Past an ambulance and two cop vans picking up the walking wounded from the previous night’s revelry.
Past the braai area next to the river – tents and gazebos packed together, sleepy brown bodies lying in the morning sun, smouldering fires sending lazy smoke into the sky and children running like packs of wild dogs, free from the restraints of adult supervision.
Down to the beach where, for a change, there are hundreds of children exulting in the sea and the sand. Last New Year’s Day I walked alone on this beach and wept for my loss and fear for my sanity. This year I’ve stepped onto a new beach.
Ben is delighted with the effervescence of children bubbling on the beach and so am I. They surge in waves across the sand as the sea rises up to meet them in an explosion of shrieks and laughter and water. Ben lumbers good naturedly through the crowds, tail wagging slow and wide, big grin on his gentle face. Although he’s a large dog most of the children realize he won’t hurt them so he manages to sneak in a few wet doggy kisses here and there – big tongue sliding across a laughing, sticky face. The children’s laughter and excitement and my dogs’ freedom lift my spirits. I walk for miles, decide to visit friends who are staying at a beach cottage further along the coast. They are the people who gave me Dingo – when we arrive, Dingo’s grandfather, Jock, a grand old dog who I used to walk in the Karoo veld with, stiff legs it out of the house to come and greet this motley crew who’ve arrived on his doorstep. Recognition seems to dawn on him as he sniffs Dingo and his demeanour changes. He lightens up, spring in his step – his grand daughter’s come to visit!
After an exchange of New Year’s greetings with my friends and water for the dogs and I it’s time to hit the beach again and head home before the heat of the day becomes too intense. The tide is receding and has exposed a huge secluded rock pool which I’ve never seen before. The turquoise calls me from among the rocks, fringed with fat, green seaweed, the lurid colours draw me in. I wade out onto a shallow, sandy ledge of rock, watch fish the size of my hands darting through the water, then dive into the blue. I can’t touch the bottom it’s so deep and for a while am suspended in liquid time and space – a crystal clear capsule of life, currents moving gently around me.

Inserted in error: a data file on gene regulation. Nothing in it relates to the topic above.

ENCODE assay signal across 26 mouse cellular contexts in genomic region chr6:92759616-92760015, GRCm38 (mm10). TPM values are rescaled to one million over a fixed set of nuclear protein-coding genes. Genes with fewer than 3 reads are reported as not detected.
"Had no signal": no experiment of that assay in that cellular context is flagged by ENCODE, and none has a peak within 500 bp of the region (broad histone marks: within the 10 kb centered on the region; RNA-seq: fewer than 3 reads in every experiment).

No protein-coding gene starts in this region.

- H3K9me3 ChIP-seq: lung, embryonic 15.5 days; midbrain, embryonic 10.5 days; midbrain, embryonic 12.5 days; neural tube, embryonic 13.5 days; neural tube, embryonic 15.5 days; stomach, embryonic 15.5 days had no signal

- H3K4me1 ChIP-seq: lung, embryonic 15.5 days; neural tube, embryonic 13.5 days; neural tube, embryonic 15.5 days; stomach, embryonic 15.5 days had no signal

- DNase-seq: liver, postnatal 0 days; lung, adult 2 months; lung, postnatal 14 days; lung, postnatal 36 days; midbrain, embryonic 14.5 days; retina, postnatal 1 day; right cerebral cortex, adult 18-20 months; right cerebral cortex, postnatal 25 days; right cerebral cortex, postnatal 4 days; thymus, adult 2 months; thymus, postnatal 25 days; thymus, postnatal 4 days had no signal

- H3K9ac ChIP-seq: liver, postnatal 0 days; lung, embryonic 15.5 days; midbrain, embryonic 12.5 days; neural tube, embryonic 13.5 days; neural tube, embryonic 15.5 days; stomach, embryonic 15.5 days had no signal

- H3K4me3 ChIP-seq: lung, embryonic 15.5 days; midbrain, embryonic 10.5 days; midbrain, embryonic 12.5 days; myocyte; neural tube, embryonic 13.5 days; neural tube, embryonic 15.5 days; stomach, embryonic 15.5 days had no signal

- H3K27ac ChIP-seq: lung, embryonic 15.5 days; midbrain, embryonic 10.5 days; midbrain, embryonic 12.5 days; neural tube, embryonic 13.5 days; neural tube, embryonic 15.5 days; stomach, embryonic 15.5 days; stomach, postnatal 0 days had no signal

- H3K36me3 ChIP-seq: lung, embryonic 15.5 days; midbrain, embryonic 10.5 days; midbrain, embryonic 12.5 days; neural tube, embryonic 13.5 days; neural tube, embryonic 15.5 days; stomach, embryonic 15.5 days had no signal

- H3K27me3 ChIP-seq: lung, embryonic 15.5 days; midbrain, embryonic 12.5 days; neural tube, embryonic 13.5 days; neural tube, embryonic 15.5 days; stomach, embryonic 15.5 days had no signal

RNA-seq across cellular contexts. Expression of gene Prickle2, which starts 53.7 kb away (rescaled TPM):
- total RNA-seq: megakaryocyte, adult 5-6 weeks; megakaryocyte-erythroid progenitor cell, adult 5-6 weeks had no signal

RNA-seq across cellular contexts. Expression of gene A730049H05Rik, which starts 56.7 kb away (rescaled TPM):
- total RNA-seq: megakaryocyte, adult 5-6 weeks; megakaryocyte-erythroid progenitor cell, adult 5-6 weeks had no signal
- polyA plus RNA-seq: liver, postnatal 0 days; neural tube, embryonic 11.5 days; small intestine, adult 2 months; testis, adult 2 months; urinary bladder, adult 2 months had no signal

As I swim back to shore Ben is standing chest deep in the water waiting for me. Faithful friend.
Walking along I meet a stranger and we speak about life and death; war and its long term effects on people – combatants and non-combatants. She shares a quote by Kahlil Gibran which states, essentially, that when a person has suffered emotional pain it enables that person to experience a higher level of joy. I fully relate to what she is saying – why else do I feel such intense joy at just being able to experience this walk on the beach? I feel too that the shackles of inhibitions which are imposed on us by society have fallen from me since Andre died. Joy and happiness I grasp with both hands now, I won’t let them slip away, life is too short. If I feel like dancing for joy I do – anywhere.
Driving home - windows open, sand on my skin, my hair crystallized into salty dreads, Stevie Ray Vaughn howling out (On the)” Bridge to Better Days”. Yes, I am. Life is a drug like no other.
There’s a new moon tonight – an auspicious start to the New Year. Hope it’s a good one for us all.
Till next time
PS The gallery will be closing from 11 January for a few weeks.